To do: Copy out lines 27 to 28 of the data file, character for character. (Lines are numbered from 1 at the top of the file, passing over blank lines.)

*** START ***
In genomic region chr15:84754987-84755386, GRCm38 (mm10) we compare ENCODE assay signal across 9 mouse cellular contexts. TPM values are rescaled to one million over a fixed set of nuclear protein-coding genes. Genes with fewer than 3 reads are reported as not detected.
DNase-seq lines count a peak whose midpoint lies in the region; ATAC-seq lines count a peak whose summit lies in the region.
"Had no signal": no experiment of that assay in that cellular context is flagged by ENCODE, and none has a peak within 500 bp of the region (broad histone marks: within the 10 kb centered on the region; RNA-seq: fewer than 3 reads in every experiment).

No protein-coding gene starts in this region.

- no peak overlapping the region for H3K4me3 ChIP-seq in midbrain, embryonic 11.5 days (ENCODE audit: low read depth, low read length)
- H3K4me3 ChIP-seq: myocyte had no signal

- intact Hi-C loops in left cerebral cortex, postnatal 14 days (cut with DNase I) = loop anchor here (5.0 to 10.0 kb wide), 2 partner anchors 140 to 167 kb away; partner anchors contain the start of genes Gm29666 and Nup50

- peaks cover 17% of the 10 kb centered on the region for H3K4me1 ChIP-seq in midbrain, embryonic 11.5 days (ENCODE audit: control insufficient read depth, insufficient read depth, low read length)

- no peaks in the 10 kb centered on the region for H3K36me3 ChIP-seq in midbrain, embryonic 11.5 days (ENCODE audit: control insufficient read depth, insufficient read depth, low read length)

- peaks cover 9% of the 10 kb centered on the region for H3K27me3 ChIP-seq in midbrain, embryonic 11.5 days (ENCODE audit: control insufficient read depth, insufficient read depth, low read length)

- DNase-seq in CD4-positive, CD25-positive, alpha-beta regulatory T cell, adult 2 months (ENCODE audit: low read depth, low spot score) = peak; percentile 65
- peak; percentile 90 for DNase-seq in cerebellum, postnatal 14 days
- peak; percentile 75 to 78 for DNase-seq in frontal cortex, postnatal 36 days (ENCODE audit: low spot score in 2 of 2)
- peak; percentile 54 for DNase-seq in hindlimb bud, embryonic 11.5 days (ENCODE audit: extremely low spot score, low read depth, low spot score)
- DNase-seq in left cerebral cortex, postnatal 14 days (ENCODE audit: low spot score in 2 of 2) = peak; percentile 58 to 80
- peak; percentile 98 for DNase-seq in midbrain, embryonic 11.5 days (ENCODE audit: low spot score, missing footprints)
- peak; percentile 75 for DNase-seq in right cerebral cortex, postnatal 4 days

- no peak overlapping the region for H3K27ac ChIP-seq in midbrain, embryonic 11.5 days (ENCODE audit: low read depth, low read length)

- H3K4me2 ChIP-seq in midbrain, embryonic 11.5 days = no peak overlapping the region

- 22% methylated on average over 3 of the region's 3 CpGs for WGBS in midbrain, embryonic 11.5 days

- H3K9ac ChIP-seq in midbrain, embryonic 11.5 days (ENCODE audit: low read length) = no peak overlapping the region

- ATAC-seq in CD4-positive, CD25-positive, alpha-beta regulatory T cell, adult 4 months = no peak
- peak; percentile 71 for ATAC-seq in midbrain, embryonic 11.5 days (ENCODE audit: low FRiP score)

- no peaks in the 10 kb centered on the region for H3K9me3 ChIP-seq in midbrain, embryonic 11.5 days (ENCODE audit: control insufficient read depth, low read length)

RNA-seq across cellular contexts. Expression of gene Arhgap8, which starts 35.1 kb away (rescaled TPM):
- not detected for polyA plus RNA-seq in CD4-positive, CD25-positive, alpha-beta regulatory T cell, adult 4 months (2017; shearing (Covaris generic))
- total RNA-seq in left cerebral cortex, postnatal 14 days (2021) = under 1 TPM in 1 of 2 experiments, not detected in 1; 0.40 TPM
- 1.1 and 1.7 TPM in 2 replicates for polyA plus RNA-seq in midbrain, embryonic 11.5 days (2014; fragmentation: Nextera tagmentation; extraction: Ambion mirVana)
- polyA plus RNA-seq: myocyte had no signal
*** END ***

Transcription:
- total RNA-seq in left cerebral cortex, postnatal 14 days (2021) = under 1 TPM in 1 of 2 experiments, not detected in 1; 0.40 TPM
- 1.1 and 1.7 TPM in 2 replicates for polyA plus RNA-seq in midbrain, embryonic 11.5 days (2014; fragmentation: Nextera tagmentation; extraction: Ambion mirVana)